Turkey says ‘100 Daesh fighters’ left in Syria’s Al-Bab

Free Syrian Army fighters. (Reuters)
Updated 22 February 2017
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Turkey says ‘100 Daesh fighters’ left in Syria’s Al-Bab

ISTANBUL: Turkey said Wednesday fewer than 100 Daesh terrorists were still holed up in a flashpoint Syrian town which has seen the bloodiest clashes of Ankara’s half-year campaign inside the conflict-torn country.
Speaking to NTV television, Defense Minister Fikri Isik said half of the town of Al-Bab was in the hands of Turkish troops and allied pro-Ankara Syrian rebels, after the government repeatedly said it was “largely under control.”
Since launching its unprecedented incursion into Syria in August, Turkey has been focusing on Al-Bab as the last bastion of IS extremists in Aleppo province.
But the battle for the town has been fierce, with most of the 69 Turkish soldiers killed in the Syria campaign dying there.
“We estimate there are less than 100” IS fighters left in Al-Bab, Isik told NTV. “But they are very dangerous people. Some are snipers, some are potential suicide bombers.”
“More than half of the town is now in our hands,” he said, indicating that the operation to surround Al-Bab was “over” with troops now moving from district-to-district to “clean up” the town.
“Until this clean-up inside is completed, it’s impossible to say that our work is over,” he added.
Rebel commanders on the ground told AFP troops were facing fierce resistance, with IS using snipers and laying roadside bombs.
But Rami Abdel Rahman, head of the Syrian Observatory for Human Rights, told AFP in Beirut that Turkish troops and allied rebels controlled only 25 percent of Al-Bab, with some 700 jihadists still fighting there.
The Britain-based Observatory has also accused Turkish forces of killing more than 110 civilians in two weeks of air strikes and shelling.
But Ankara has vigorously denied claims that innocent lives have been lost, insisting it does its best to avoid civilian casualties.


Security tops agenda as Iraqi PM visits Egypt in first foreign trip

Updated 23 March 2019
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Security tops agenda as Iraqi PM visits Egypt in first foreign trip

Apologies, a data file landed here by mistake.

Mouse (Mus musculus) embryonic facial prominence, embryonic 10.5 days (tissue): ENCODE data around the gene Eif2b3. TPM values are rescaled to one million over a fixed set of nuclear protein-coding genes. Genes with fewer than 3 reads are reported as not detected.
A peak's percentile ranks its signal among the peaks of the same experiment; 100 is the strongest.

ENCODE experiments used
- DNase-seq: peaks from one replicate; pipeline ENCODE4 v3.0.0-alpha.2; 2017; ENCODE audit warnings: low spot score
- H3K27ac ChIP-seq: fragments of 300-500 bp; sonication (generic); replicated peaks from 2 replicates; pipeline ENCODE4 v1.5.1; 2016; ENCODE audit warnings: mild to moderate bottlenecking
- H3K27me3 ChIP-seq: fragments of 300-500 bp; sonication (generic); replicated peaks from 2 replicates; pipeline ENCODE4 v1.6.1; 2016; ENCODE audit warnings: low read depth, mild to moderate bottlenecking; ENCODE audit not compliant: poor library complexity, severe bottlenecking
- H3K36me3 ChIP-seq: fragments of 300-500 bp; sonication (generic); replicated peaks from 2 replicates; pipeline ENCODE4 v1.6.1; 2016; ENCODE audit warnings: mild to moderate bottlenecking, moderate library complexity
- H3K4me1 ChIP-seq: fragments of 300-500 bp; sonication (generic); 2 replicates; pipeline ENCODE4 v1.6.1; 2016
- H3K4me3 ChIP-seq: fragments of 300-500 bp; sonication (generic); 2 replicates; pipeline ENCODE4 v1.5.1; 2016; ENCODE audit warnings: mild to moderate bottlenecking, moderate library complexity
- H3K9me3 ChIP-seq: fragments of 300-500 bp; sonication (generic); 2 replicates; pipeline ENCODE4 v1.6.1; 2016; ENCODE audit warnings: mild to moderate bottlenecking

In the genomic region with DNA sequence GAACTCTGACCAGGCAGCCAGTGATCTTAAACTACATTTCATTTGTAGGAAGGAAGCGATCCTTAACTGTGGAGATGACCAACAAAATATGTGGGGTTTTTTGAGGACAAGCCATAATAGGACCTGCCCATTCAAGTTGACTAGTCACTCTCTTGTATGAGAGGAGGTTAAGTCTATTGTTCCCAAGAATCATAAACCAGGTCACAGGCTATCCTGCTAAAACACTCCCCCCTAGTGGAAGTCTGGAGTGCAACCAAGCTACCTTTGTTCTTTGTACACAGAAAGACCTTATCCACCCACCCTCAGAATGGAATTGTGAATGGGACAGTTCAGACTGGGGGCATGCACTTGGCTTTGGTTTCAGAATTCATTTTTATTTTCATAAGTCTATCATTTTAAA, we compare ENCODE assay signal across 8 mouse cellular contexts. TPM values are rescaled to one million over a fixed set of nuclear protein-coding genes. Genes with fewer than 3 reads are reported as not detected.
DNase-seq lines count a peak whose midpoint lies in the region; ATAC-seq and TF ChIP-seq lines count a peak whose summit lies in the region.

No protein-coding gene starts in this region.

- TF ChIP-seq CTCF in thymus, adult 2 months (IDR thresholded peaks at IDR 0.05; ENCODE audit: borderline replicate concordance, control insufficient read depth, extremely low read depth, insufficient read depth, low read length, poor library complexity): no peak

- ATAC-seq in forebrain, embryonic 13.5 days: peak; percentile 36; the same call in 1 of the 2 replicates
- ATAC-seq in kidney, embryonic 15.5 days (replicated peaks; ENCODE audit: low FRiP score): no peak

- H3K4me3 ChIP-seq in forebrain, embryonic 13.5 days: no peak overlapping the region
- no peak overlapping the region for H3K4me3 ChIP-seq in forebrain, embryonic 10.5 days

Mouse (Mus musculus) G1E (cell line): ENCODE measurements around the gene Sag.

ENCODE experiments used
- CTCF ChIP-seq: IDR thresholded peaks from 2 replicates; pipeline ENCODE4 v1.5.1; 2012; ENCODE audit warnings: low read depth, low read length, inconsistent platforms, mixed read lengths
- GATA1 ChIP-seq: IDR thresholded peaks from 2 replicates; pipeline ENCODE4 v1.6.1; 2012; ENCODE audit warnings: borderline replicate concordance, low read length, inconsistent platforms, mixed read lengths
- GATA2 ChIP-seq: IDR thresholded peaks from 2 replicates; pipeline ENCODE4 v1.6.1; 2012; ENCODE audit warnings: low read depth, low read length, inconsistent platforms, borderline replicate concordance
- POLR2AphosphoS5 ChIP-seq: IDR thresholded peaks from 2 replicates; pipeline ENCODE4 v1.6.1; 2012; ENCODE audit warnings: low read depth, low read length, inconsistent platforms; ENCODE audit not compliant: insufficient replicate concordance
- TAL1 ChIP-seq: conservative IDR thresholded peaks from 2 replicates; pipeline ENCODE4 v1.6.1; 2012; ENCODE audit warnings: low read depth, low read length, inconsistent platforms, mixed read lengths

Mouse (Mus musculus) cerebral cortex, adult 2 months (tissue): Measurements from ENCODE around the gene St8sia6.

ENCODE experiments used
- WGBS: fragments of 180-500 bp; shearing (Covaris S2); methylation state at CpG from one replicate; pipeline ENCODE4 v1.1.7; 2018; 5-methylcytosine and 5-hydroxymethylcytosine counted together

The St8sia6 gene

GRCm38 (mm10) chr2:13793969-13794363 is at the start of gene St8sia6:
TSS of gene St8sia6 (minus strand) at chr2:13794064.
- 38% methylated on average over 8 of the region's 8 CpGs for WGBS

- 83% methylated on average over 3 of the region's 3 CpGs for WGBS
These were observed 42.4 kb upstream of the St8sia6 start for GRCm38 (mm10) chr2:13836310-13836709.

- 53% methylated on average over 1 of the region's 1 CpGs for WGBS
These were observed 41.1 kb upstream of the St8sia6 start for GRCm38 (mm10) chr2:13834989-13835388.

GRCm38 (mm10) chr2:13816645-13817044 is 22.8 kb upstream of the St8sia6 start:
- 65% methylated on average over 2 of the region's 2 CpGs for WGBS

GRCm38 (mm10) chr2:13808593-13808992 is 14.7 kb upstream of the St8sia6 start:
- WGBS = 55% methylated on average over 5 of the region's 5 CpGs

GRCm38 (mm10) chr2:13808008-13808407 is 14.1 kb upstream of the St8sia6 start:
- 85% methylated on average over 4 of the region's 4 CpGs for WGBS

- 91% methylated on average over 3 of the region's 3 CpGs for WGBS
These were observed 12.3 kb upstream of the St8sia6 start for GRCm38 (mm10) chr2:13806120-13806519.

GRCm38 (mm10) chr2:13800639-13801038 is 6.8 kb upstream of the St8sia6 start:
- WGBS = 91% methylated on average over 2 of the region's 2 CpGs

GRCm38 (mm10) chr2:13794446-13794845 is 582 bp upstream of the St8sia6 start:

• After meeting Egyptian President Abdel Fattah El-Sisi, Abdul Mahdi highlighted “the importance of drying up the sources of terrorism”
  • The visit to Egypt is Abdul Mahdi’s first trip abroad since taking office in October

CAIRO: Iraqi Prime Minister Adel Abdul Mahdi sought Egypt’s support for efforts to tackle extremist militants in the region during a visit to Cairo on Saturday, his first trip abroad since taking office in October.
After meeting Egyptian President Abdel Fattah El-Sisi, Abdul Mahdi highlighted “the importance of drying up the sources of terrorism” and said “cooperation between Egypt and Iraq will be essential for this matter,” according to an official statement.
His comments came as US-backed forces said they had captured Daesh’s last shred of territory in eastern Syria at Baghouz, ending its territorial rule over a self-proclaimed caliphate straddling Syria and Iraq after years of fighting.
Though the defeat ends the group’s grip over the extremist quasi-state that it declared in 2014, it remains a threat.
Some Daesh fighters still hold out in Syria’s remote central desert and in Iraqi cities they have slipped into the shadows, staging sudden shootings or kidnappings and awaiting a chance to rise again.
The United States thinks the group’s leader, Abu Bakr Al-Baghdadi, is in Iraq.
Defeating militants in Egypt’s Sinai Peninsula and restoring security after years of unrest has been a key promise of El-Sisi, the general-turned-president who came to power a year after the military overthrew Islamist President Mohammed Mursi in 2013.
Egypt has fought an insurgency waged by a Daesh affiliate in North Sinai since 2013. Hundreds of members of the security forces have been killed.